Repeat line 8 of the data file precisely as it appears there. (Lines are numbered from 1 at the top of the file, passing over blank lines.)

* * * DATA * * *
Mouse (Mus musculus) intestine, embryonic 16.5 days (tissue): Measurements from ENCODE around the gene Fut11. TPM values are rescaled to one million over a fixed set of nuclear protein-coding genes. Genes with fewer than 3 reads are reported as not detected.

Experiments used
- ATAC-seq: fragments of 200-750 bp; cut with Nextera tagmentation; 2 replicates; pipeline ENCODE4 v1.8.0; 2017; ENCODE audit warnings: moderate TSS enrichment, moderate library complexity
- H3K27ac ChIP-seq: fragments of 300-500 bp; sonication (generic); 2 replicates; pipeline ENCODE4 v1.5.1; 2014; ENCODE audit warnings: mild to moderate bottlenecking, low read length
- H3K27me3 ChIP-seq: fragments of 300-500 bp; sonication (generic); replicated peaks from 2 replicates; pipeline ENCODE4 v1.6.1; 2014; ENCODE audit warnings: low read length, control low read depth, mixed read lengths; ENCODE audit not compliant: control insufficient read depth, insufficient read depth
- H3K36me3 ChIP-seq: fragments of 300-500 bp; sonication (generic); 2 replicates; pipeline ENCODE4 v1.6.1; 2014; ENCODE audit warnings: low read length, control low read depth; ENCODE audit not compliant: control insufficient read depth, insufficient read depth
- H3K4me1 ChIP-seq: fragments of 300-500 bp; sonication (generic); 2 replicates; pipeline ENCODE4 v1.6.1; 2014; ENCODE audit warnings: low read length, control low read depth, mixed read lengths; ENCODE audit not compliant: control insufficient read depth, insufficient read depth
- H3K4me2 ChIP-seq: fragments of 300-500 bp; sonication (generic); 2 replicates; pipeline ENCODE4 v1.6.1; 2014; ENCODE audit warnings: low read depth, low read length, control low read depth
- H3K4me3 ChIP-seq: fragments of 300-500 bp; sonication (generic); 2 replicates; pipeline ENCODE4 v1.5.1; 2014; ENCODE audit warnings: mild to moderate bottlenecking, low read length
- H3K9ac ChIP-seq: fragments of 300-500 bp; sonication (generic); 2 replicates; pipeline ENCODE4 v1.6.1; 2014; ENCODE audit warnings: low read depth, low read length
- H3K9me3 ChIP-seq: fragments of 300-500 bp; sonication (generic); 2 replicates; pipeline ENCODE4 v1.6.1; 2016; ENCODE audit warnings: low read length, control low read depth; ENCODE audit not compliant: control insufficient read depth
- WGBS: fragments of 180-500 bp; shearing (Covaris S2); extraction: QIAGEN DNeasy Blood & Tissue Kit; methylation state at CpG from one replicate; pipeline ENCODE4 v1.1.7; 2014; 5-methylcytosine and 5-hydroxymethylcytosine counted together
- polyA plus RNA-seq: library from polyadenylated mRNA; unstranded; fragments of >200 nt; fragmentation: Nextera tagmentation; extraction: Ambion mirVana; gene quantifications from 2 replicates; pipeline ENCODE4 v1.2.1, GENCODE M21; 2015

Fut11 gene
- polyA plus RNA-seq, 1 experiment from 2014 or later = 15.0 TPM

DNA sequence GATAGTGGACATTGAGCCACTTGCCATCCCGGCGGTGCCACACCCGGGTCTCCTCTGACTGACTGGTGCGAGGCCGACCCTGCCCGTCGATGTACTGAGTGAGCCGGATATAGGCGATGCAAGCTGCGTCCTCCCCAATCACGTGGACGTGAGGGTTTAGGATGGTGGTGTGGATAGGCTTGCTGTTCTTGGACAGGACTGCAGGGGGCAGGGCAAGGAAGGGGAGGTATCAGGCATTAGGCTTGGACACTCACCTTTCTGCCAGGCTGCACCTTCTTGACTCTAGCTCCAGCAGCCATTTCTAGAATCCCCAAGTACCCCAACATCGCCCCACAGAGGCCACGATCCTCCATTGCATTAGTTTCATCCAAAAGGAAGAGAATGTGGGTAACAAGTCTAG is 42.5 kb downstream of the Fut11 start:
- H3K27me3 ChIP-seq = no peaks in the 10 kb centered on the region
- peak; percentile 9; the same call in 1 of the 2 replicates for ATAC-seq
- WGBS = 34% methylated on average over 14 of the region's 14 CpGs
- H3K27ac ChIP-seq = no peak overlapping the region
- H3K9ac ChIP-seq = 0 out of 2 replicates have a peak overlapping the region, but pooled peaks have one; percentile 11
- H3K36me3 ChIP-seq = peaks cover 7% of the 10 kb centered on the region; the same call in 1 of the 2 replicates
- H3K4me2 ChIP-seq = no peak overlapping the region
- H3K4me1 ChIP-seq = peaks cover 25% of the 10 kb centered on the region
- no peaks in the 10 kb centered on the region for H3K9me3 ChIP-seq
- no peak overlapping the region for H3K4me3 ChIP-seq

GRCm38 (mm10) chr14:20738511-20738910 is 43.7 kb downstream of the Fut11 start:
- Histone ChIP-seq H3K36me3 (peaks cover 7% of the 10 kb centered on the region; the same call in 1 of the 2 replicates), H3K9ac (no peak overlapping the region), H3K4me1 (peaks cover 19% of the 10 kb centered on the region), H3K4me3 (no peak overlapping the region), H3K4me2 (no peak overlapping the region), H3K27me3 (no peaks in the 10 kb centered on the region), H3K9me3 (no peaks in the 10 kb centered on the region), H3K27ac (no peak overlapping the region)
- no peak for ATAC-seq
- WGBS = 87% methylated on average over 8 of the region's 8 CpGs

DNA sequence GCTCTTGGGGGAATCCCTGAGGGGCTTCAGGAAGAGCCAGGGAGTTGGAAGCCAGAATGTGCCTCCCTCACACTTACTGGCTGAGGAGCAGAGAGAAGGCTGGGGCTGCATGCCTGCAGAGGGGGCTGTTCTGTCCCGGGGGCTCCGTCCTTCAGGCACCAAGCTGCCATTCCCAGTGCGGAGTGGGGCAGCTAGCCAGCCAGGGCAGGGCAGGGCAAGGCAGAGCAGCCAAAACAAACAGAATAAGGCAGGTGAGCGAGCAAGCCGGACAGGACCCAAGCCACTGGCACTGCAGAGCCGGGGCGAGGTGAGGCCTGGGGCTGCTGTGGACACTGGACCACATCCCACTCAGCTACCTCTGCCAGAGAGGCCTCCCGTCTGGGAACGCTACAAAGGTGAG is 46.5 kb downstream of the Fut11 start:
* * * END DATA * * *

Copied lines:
- H3K4me2 ChIP-seq: fragments of 300-500 bp; sonication (generic); 2 replicates; pipeline ENCODE4 v1.6.1; 2014; ENCODE audit warnings: low read depth, low read length, control low read depth